Former Afghan President Ashraf Ghani, who fled the country during the violent Taliban takeover of the region, defended his choice to leave, arguing that he escaped the militant group to "keep the guns silent."

Ghani said his leaving Afghanistan was urged by palace security personnel who deemed his presence could start "horrific street-to-street fighting." A similar situation was observed in the country in the 1990s when a civil war broke out in Kabul, the nation's capital city.

Afghan President's Fleeing of Country

"Leaving Kabul was the most difficult decision of my life, but I believed it was the only way to keep the guns silent and save Kabul and her six million citizens," Ghani said on a Twitter post on Wednesday.

The former Afghan president left the country on Aug. 15 and traveled to the United Arab Emirates at a time when the Taliban group marched into Kabul and took over the government. The insurrection group stormed the Presidential Palace and posted photos online to mark their latest and quick conquest of the nation following U.S. President Joe Biden's withdrawal of American troops, the New York Post reported.

Thousands of Afghan residents flooded the Hamid Karzai International Airport in the following days after Ghani's disappearance in a desperate attempt to flee the country as well. Biden was also forced to deploy more soldiers to evacuate stranded American citizens from Kabul airport.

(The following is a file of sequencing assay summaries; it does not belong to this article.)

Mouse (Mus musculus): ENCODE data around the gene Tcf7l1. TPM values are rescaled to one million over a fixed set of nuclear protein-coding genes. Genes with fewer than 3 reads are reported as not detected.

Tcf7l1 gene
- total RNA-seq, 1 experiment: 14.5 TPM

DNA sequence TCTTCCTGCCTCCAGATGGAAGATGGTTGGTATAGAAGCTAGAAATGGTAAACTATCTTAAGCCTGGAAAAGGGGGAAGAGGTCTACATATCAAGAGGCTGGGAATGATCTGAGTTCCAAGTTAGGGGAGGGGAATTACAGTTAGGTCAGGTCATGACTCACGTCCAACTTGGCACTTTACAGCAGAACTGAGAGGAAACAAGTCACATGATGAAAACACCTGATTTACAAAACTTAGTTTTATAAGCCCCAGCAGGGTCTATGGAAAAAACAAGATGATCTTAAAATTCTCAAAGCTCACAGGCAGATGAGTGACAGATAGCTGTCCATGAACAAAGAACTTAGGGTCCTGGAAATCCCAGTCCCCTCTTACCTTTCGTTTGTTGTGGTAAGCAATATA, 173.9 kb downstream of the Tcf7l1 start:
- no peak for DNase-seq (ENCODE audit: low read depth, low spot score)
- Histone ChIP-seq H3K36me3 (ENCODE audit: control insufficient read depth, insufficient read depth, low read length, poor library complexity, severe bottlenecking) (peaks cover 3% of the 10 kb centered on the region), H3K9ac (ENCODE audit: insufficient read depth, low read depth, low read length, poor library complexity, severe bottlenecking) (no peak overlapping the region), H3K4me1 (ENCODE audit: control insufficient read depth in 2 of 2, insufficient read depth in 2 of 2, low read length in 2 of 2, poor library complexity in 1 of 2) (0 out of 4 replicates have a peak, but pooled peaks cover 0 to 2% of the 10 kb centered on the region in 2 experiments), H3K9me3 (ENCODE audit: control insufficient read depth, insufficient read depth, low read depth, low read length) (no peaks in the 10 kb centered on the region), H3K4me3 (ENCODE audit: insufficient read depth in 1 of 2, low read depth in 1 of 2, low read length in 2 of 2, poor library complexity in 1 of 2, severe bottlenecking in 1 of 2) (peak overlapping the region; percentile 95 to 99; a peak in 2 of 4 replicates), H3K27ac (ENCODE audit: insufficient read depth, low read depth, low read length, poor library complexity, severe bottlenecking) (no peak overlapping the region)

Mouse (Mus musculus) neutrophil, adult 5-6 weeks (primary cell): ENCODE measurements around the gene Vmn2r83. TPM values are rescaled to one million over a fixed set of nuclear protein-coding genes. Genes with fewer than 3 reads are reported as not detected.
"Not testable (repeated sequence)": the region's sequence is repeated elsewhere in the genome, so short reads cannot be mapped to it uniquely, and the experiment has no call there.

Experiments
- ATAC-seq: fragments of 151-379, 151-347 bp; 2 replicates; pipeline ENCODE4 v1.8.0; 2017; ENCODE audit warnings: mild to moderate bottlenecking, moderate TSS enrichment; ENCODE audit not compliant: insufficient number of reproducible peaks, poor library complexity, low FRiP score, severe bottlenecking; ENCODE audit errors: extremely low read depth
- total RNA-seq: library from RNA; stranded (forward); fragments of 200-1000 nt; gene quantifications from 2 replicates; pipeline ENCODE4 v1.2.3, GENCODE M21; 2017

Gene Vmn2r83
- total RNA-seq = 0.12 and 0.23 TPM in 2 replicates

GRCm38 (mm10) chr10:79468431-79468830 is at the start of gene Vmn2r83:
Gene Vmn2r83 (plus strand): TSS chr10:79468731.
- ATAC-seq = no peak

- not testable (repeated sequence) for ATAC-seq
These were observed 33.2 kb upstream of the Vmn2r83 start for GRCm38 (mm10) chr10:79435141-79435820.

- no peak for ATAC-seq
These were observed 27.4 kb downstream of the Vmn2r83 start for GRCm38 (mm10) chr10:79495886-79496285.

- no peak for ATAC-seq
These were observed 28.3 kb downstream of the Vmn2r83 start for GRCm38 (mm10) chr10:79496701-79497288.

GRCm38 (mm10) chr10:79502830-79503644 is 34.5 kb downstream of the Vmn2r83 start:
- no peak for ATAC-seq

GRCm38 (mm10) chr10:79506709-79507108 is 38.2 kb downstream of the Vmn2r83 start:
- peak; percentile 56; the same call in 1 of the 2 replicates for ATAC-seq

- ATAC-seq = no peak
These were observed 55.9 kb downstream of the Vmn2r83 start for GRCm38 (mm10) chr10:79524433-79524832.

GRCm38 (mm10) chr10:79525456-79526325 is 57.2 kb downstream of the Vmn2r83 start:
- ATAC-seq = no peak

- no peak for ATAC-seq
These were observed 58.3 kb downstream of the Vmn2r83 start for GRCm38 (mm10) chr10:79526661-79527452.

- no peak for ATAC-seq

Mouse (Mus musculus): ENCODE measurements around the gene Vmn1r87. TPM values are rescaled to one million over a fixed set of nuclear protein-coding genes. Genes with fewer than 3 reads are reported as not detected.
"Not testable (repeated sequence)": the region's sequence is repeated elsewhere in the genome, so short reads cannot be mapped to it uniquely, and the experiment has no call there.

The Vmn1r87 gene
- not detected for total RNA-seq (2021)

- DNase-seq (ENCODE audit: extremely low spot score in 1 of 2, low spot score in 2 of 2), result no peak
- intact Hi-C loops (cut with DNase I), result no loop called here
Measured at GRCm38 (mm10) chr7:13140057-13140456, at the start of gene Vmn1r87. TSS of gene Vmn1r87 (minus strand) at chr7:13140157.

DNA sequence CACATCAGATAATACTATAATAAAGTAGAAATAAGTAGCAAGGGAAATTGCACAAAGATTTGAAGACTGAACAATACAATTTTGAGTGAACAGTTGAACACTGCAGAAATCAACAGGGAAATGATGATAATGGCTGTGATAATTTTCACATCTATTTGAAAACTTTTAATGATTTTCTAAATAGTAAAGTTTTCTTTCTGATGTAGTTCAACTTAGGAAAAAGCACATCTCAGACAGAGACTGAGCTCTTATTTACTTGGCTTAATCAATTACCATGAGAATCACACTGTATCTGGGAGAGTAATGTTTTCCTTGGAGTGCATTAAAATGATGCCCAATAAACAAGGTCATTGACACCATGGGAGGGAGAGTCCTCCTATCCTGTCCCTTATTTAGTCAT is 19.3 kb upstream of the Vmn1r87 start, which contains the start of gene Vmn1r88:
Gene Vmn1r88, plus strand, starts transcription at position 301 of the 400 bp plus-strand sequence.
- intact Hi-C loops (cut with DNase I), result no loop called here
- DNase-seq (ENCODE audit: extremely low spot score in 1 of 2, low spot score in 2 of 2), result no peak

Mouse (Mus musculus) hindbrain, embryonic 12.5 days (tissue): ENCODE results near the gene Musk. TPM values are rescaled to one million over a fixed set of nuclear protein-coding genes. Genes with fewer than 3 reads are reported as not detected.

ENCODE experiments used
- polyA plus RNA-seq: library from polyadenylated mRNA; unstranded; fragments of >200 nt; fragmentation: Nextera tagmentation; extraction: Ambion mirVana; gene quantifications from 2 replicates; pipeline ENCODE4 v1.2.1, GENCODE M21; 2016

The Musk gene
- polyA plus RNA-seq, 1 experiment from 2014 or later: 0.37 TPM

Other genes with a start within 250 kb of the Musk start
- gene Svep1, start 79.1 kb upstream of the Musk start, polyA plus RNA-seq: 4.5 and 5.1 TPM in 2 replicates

However, some are seeing Ghani's statements as a way for him to avoid taking responsibility for leaving and seemingly abandoning the Afghan people to save his own life. In his statement, the former Afghan president said now was not the time to criticize the events of his departure. Ghani said he would address the issues and questions at a later time.

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Amid the controversies, Ghani is also accused of fleeing Afghanistan with a hoard of cash that he earned from rampant corruption. The rumors began between Afghans and analysts, who said that the 72-year-old former president had millions of dollars in cash that he brought with him to the United Arab Emirates, Yahoo News reported.

Allegations of Corruption

In his address, Ghani denied the accusations, calling them baseless and completely and categorically false. He said that while corruption was plaguing Afghanistan, he has been working to fight the issue since he was seated to be the nation's president.

Many U.S. and former Afghan officials said there were multiple instances where corruption and bribery were rampant within Ghani's office and family. The former president said he would welcome an official audit or financial investigation under UN auspices when the situation allowed.

The alleged corruption in Afghanistan involved money meant to be used as payment for military soldiers being taken and pocketed by senior officials. Many critics said that the Afghan military's swift surrender to Taliban forces amid the takeover was due to a total lack of confidence that Ghani and his government would support them. 

In his letter's closing paragraph, Ghani offered his appreciation and respect for the sacrifice that all Afghans took, especially the troops and their families who fought to protect their country, in the last 40 years, CNBC reported.

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